For your present, here's today's Forgotten English!
Supported by, dependent or subsisting on, the doles or gifts of patrons; formed on Latin sportula, little basket, dole, gift; [1600s].--Sir James Murray's New English Dictionary, 1919
Henry Edwards's Old English Customs: Curious Bequests and Charities (1842) described an eccentric and rather inequitable method of distributing an annual charitable donation to the poor, performed annually on July 17: "The sum of nineteen shillings and twopence was the proportion of certain consolidated charities to which the township was entitled. ... The overseer had the money changed into pence and half-pence, and placed in a peck measure, inviting all the poor to take a handful, which was done. Those who came last, of course, got none." Trench Johnson's Phrases and Names: Their Origins and Meanings (1906) described why ha'pennies were so called: "The original penny pieces were deeply indented [scored] crosswise so that halfpennies and farthings (or 'fourthlings') could easily be broken off, as an occasion demanded."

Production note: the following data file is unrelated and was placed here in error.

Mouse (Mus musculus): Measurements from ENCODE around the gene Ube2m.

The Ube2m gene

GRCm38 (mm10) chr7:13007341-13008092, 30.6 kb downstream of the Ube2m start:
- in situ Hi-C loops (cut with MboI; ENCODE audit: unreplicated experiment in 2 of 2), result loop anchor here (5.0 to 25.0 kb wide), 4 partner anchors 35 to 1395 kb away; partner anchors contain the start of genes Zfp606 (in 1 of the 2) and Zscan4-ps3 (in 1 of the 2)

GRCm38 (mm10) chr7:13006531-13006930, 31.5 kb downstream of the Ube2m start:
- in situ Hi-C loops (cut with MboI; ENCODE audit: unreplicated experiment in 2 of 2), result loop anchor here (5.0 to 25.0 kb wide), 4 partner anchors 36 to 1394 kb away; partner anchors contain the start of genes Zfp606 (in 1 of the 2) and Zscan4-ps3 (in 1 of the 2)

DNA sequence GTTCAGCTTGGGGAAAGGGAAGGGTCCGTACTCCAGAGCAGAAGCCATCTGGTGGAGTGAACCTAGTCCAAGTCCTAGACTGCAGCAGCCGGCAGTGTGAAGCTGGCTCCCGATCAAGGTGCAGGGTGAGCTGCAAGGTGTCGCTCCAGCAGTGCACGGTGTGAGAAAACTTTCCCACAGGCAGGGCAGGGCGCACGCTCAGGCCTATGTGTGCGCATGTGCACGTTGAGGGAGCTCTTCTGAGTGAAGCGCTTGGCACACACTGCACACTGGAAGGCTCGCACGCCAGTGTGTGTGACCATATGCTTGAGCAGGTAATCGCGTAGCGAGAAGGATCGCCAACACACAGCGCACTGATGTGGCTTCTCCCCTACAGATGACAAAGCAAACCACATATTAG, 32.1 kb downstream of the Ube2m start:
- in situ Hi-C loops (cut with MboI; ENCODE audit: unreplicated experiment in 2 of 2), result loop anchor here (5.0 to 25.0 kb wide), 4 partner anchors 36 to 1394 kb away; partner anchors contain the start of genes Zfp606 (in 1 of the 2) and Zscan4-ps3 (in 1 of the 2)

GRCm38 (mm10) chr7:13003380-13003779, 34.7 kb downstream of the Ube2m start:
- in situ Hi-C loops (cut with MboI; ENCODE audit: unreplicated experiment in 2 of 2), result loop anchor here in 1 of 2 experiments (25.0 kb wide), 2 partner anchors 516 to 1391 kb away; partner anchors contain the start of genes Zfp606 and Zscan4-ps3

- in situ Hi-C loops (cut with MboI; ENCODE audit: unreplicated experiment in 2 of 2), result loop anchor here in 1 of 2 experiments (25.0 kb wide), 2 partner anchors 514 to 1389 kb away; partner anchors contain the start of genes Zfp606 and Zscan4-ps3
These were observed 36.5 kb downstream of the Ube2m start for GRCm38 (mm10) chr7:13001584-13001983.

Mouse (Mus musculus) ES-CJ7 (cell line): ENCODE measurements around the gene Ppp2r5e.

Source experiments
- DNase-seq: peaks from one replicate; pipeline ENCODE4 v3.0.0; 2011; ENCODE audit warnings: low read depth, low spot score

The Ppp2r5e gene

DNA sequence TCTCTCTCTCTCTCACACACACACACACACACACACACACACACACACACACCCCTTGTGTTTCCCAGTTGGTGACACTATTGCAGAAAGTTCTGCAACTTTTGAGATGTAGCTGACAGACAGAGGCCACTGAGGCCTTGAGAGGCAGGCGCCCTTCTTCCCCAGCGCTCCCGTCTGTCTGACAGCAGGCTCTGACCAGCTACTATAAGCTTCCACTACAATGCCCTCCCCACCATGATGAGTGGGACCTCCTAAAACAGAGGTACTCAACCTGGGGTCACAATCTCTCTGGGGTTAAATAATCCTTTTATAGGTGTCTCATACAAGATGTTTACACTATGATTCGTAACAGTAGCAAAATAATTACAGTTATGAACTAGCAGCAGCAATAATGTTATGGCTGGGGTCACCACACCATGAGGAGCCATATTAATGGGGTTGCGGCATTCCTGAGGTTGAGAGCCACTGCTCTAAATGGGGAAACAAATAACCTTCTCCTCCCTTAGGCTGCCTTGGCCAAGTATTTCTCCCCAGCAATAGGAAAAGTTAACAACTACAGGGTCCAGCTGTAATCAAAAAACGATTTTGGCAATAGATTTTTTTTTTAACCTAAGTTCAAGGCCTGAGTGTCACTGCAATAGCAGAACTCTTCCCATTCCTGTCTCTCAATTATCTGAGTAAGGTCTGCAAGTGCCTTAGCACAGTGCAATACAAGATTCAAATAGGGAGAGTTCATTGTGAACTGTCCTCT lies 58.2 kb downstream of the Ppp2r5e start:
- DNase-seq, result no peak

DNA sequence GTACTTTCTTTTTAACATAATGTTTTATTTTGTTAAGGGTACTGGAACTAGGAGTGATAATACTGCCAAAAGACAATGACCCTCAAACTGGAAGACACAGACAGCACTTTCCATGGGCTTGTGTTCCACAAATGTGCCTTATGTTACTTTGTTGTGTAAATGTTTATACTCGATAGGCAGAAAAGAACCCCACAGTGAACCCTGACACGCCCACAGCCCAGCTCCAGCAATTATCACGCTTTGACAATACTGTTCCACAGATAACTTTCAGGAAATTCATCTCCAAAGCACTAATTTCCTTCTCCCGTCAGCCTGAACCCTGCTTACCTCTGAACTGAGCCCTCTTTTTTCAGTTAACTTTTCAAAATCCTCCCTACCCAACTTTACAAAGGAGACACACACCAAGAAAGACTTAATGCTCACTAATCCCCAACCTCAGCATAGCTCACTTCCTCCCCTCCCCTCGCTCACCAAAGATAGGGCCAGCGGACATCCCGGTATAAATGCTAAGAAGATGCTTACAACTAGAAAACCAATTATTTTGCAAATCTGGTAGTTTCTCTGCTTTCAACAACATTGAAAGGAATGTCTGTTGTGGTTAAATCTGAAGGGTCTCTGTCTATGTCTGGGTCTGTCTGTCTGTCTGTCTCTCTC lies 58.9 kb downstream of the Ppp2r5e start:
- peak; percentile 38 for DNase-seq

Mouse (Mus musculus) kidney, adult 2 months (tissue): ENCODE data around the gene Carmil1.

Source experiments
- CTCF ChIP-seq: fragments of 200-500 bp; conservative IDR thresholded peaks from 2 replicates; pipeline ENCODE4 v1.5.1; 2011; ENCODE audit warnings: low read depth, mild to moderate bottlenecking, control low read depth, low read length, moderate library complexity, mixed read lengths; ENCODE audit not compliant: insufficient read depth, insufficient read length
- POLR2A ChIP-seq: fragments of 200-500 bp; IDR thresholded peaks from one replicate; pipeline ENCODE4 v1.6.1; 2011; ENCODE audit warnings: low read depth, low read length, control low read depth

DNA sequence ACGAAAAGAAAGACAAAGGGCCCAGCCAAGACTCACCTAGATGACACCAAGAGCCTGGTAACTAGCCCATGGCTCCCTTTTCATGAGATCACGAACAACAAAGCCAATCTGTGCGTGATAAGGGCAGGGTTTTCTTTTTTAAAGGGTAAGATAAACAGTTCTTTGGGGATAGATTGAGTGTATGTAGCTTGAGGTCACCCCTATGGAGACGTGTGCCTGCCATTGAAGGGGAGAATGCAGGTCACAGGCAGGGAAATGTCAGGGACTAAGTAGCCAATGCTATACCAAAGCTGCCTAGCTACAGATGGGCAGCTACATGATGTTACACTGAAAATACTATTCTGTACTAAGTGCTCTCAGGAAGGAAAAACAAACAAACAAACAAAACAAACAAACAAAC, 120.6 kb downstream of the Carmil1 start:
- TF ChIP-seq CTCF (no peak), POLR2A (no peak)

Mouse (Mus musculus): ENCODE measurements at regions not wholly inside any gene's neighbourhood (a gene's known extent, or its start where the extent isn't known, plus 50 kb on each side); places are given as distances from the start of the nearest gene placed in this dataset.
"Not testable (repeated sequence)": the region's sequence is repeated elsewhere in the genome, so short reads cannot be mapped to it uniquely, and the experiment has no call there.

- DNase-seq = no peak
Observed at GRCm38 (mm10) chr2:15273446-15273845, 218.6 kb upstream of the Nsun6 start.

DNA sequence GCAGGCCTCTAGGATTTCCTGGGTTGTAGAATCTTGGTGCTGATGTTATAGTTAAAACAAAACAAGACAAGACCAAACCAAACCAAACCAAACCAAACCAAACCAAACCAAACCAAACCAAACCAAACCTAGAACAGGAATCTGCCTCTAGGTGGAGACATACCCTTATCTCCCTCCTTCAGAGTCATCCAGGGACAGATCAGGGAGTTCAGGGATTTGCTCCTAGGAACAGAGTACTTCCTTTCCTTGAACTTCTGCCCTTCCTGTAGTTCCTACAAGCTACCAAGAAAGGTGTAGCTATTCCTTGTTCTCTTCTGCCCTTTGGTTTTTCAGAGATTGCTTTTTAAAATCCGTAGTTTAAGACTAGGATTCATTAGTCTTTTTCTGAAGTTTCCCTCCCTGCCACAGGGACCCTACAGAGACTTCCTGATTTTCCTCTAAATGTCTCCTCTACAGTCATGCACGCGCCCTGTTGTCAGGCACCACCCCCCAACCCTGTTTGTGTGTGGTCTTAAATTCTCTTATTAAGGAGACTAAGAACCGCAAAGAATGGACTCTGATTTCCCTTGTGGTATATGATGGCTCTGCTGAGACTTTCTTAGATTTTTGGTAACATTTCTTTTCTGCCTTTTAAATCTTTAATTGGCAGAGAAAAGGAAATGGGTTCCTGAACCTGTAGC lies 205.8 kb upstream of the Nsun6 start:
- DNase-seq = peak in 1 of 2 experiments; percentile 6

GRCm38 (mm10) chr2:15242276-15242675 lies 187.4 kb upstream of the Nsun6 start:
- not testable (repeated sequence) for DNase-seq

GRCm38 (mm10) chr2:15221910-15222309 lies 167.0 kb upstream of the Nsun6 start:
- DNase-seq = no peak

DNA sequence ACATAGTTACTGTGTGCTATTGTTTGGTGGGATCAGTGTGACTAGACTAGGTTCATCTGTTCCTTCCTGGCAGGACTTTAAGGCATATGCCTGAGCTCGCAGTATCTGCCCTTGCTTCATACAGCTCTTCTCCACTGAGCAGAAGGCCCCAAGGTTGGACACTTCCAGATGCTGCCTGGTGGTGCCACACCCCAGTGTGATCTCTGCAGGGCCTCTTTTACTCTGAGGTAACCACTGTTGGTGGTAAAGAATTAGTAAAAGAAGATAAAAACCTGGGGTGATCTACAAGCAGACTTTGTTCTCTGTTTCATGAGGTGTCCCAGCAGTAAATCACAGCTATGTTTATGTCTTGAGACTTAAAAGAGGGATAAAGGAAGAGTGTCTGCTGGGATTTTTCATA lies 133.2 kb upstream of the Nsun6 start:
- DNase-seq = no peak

Heh. I knew that about ha'pennies ... I didn't know that about farthings!